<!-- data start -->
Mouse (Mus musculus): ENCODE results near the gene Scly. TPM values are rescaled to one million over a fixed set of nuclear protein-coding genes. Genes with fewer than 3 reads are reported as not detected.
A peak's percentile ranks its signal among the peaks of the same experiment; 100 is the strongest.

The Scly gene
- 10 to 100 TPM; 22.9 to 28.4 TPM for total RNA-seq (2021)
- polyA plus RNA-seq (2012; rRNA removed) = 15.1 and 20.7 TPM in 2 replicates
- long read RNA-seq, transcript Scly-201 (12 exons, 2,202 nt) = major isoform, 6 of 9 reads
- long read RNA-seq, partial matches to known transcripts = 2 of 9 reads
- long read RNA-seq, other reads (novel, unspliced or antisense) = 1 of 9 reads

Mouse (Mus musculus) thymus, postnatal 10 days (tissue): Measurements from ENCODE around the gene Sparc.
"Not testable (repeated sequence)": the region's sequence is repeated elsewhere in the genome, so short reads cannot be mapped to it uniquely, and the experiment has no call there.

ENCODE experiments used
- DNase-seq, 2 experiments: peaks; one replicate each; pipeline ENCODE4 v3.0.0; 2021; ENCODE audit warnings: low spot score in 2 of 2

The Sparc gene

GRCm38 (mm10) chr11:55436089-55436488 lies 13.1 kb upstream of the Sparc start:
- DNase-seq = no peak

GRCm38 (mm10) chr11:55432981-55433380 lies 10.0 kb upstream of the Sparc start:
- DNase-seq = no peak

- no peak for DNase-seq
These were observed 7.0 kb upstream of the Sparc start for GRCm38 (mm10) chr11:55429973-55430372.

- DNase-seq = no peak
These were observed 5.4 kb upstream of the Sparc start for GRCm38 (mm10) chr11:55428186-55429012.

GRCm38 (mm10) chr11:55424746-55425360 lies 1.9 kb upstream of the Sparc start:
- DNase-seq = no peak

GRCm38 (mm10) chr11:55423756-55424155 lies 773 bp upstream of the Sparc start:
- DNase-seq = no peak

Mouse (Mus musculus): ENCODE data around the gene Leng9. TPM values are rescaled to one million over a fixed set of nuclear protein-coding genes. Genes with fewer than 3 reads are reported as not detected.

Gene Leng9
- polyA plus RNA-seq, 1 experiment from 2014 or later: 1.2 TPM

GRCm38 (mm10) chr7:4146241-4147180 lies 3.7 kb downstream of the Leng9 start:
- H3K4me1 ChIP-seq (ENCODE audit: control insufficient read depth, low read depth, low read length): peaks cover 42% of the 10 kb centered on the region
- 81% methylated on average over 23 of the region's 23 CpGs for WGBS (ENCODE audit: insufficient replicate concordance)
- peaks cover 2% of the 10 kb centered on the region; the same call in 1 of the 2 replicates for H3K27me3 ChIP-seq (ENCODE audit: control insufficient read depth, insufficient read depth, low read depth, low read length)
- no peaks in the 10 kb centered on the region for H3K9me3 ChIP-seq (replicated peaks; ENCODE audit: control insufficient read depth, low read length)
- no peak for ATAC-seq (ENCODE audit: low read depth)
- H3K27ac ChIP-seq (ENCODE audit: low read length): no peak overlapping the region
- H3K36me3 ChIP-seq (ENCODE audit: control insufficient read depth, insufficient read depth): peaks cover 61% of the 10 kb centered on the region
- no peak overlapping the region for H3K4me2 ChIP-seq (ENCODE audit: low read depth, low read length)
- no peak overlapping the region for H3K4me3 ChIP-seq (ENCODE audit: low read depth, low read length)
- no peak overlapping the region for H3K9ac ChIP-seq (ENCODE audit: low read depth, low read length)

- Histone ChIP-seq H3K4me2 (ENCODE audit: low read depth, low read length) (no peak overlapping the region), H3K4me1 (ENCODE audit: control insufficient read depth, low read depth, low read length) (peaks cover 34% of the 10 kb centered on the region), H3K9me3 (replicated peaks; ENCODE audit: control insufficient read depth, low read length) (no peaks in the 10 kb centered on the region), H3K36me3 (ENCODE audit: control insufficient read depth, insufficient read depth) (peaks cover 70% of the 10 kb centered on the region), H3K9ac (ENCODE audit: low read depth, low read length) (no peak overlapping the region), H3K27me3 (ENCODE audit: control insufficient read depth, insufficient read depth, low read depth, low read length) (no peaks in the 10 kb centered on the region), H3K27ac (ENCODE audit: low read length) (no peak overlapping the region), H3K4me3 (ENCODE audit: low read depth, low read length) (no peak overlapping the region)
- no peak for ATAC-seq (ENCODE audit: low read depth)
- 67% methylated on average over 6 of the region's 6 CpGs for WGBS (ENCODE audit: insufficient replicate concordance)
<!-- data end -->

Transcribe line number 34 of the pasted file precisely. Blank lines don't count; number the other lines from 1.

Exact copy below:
- no peak for ATAC-seq (ENCODE audit: low read depth)